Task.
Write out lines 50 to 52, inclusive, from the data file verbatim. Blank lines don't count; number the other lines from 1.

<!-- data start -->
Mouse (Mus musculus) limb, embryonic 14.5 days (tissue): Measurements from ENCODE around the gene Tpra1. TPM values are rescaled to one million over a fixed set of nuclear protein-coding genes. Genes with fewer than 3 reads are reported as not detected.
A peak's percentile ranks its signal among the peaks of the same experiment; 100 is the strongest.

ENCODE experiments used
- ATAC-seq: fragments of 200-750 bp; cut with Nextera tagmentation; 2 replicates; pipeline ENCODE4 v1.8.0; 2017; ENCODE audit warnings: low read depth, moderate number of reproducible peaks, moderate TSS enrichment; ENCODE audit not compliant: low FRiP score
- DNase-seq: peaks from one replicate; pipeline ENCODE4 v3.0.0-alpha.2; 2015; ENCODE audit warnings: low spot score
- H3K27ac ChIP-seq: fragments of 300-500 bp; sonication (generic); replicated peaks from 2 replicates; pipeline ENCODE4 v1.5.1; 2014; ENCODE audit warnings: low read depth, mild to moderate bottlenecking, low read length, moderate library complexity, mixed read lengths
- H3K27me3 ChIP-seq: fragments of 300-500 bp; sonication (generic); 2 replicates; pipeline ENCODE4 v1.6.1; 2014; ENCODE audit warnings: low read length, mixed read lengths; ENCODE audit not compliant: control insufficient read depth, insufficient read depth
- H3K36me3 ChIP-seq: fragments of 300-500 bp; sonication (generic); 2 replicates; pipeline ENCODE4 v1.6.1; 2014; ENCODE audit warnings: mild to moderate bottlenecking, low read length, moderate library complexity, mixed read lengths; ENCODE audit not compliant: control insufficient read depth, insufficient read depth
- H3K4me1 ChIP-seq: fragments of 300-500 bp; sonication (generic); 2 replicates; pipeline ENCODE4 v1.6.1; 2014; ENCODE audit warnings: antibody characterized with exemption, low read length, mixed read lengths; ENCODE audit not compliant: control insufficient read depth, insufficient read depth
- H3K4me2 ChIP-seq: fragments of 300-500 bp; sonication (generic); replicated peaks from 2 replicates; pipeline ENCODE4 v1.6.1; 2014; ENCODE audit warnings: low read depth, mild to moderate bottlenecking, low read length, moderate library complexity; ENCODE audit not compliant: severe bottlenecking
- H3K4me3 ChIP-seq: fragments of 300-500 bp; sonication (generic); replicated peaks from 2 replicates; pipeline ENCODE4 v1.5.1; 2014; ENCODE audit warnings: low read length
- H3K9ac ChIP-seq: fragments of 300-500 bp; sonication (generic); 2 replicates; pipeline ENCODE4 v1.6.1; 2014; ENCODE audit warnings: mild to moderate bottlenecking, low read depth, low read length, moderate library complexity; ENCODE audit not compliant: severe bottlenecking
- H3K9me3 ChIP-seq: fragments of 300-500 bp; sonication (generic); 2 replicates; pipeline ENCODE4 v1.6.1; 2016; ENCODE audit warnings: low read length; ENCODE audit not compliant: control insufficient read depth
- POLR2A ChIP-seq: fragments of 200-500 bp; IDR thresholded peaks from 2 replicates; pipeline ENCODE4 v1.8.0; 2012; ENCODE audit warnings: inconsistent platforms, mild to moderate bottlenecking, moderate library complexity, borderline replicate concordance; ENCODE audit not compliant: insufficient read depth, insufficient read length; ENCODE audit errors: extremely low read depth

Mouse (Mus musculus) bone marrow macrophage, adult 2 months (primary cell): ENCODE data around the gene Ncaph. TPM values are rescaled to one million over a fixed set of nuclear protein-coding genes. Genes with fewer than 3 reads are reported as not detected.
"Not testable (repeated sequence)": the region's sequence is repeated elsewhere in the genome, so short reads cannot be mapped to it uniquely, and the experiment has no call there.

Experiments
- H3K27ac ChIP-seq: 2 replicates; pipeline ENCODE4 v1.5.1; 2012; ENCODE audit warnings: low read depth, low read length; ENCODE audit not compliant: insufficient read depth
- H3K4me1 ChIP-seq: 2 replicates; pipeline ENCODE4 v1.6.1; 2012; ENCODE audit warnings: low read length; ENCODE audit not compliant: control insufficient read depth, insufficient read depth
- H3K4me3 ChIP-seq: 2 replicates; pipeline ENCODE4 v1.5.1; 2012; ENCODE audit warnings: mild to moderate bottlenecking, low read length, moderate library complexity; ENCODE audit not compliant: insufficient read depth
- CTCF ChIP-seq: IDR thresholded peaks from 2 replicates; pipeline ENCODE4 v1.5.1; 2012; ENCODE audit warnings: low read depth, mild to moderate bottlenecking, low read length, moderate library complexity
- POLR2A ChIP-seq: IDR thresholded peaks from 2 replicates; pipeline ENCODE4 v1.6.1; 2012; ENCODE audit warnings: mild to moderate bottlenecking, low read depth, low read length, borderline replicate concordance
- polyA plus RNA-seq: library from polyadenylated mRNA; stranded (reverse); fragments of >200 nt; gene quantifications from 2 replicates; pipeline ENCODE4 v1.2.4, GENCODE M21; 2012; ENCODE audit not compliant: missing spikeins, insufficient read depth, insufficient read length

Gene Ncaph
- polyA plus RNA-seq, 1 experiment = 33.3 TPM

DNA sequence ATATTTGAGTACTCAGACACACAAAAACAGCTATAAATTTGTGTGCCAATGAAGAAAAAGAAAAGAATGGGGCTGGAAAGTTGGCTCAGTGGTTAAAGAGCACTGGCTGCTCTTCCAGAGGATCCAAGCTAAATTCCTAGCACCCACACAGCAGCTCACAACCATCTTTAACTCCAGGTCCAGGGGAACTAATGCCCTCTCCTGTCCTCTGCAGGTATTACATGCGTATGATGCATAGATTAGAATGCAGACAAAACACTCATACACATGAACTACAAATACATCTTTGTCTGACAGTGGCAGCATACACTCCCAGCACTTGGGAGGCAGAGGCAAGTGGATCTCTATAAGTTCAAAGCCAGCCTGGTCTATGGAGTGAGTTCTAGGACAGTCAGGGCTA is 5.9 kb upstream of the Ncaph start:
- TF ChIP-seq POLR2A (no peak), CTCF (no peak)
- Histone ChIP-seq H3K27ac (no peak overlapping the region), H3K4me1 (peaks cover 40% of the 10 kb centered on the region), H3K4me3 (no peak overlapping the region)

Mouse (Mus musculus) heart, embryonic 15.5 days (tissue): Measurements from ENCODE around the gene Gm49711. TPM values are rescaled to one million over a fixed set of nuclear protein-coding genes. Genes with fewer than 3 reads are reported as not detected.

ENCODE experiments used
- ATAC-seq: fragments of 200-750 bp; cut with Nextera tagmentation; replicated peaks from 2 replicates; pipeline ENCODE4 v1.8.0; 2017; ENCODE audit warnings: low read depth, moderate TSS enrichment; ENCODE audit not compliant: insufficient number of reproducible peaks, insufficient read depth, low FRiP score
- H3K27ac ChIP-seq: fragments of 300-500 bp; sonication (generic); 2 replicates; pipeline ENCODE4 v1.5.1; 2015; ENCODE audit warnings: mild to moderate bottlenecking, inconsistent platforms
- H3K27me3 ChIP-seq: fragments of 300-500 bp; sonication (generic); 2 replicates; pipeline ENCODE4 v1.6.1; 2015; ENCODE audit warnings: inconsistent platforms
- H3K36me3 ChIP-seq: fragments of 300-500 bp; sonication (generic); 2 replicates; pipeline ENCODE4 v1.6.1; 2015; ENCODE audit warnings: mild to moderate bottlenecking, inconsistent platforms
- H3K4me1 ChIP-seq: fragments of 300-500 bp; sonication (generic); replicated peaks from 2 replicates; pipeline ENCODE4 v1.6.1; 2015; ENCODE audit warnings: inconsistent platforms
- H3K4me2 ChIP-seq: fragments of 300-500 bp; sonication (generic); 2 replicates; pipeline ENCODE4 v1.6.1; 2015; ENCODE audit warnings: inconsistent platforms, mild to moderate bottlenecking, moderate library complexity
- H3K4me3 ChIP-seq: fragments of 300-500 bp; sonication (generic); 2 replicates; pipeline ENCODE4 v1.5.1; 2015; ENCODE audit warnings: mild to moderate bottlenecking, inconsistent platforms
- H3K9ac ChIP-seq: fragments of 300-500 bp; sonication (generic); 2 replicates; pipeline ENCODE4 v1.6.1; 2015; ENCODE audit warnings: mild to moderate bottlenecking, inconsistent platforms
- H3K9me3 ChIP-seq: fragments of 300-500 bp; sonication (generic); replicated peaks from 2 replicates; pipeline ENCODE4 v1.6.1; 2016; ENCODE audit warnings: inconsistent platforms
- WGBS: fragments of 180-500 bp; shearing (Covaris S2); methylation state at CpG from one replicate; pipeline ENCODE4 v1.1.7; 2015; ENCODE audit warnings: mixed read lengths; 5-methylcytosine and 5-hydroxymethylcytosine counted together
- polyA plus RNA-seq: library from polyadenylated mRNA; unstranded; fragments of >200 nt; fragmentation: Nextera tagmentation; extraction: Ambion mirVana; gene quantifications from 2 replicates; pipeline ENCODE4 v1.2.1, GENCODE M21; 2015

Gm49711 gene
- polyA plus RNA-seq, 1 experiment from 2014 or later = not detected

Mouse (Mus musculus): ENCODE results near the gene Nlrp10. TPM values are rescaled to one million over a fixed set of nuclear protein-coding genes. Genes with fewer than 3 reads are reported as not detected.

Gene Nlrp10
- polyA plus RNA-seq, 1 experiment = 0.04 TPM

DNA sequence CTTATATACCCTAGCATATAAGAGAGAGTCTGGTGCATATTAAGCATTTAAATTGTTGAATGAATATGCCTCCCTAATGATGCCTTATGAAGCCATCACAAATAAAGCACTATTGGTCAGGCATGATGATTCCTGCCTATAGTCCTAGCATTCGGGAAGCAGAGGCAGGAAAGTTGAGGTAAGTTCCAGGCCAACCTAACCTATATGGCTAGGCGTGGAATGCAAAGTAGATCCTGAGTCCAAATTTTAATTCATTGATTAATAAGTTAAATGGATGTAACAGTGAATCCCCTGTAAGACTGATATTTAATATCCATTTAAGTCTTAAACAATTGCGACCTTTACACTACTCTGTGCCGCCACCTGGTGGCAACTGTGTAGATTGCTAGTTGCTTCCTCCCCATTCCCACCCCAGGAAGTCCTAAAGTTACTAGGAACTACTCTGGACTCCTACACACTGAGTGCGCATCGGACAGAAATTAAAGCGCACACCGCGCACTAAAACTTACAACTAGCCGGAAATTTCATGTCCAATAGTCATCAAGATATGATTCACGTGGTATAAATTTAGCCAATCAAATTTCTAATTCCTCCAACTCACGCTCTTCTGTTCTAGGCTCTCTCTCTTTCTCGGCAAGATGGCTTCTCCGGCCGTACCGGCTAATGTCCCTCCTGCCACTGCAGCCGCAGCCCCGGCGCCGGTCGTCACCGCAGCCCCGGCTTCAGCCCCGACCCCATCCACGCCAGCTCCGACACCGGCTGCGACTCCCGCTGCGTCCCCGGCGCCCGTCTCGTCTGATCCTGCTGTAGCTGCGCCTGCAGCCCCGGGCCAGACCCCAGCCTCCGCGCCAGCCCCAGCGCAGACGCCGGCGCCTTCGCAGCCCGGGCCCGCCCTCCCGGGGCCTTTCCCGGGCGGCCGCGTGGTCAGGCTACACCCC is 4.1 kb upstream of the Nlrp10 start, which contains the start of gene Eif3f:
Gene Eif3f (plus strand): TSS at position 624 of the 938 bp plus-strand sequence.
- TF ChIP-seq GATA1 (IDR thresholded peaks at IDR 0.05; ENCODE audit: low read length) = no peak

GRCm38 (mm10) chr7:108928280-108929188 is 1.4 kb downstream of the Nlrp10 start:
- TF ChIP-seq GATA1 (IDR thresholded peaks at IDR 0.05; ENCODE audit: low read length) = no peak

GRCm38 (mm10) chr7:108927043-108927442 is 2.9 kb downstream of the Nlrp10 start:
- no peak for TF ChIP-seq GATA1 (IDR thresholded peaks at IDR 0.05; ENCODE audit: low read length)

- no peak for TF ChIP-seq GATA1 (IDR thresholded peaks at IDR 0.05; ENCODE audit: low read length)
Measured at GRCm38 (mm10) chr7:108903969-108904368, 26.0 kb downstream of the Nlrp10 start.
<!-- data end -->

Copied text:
GRCm38 (mm10) chr7:108928280-108929188 is 1.4 kb downstream of the Nlrp10 start:
- TF ChIP-seq GATA1 (IDR thresholded peaks at IDR 0.05; ENCODE audit: low read length) = no peak

GRCm38 (mm10) chr7:108927043-108927442 is 2.9 kb downstream of the Nlrp10 start: